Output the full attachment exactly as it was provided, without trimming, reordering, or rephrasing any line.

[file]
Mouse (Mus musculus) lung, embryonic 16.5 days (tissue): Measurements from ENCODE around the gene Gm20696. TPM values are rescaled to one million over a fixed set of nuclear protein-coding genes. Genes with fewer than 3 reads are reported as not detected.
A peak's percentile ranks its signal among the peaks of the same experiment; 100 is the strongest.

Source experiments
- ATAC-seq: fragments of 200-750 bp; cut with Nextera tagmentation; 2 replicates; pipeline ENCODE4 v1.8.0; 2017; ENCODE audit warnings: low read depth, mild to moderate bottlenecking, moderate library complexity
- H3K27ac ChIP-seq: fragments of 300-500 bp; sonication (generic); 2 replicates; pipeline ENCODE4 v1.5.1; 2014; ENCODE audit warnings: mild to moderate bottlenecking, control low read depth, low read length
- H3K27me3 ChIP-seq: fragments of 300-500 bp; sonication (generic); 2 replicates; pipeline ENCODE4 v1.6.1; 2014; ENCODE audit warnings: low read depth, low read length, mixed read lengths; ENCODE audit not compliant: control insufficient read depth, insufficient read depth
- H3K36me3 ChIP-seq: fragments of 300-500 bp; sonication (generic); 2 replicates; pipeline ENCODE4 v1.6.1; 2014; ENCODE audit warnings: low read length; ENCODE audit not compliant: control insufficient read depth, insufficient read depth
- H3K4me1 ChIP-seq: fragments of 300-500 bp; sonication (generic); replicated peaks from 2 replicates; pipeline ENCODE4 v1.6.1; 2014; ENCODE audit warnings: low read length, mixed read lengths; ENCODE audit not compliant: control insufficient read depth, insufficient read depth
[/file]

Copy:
Mouse (Mus musculus) lung, embryonic 16.5 days (tissue): Measurements from ENCODE around the gene Gm20696. TPM values are rescaled to one million over a fixed set of nuclear protein-coding genes. Genes with fewer than 3 reads are reported as not detected.
A peak's percentile ranks its signal among the peaks of the same experiment; 100 is the strongest.

Source experiments
- ATAC-seq: fragments of 200-750 bp; cut with Nextera tagmentation; 2 replicates; pipeline ENCODE4 v1.8.0; 2017; ENCODE audit warnings: low read depth, mild to moderate bottlenecking, moderate library complexity
- H3K27ac ChIP-seq: fragments of 300-500 bp; sonication (generic); 2 replicates; pipeline ENCODE4 v1.5.1; 2014; ENCODE audit warnings: mild to moderate bottlenecking, control low read depth, low read length
- H3K27me3 ChIP-seq: fragments of 300-500 bp; sonication (generic); 2 replicates; pipeline ENCODE4 v1.6.1; 2014; ENCODE audit warnings: low read depth, low read length, mixed read lengths; ENCODE audit not compliant: control insufficient read depth, insufficient read depth
- H3K36me3 ChIP-seq: fragments of 300-500 bp; sonication (generic); 2 replicates; pipeline ENCODE4 v1.6.1; 2014; ENCODE audit warnings: low read length; ENCODE audit not compliant: control insufficient read depth, insufficient read depth
- H3K4me1 ChIP-seq: fragments of 300-500 bp; sonication (generic); replicated peaks from 2 replicates; pipeline ENCODE4 v1.6.1; 2014; ENCODE audit warnings: low read length, mixed read lengths; ENCODE audit not compliant: control insufficient read depth, insufficient read depth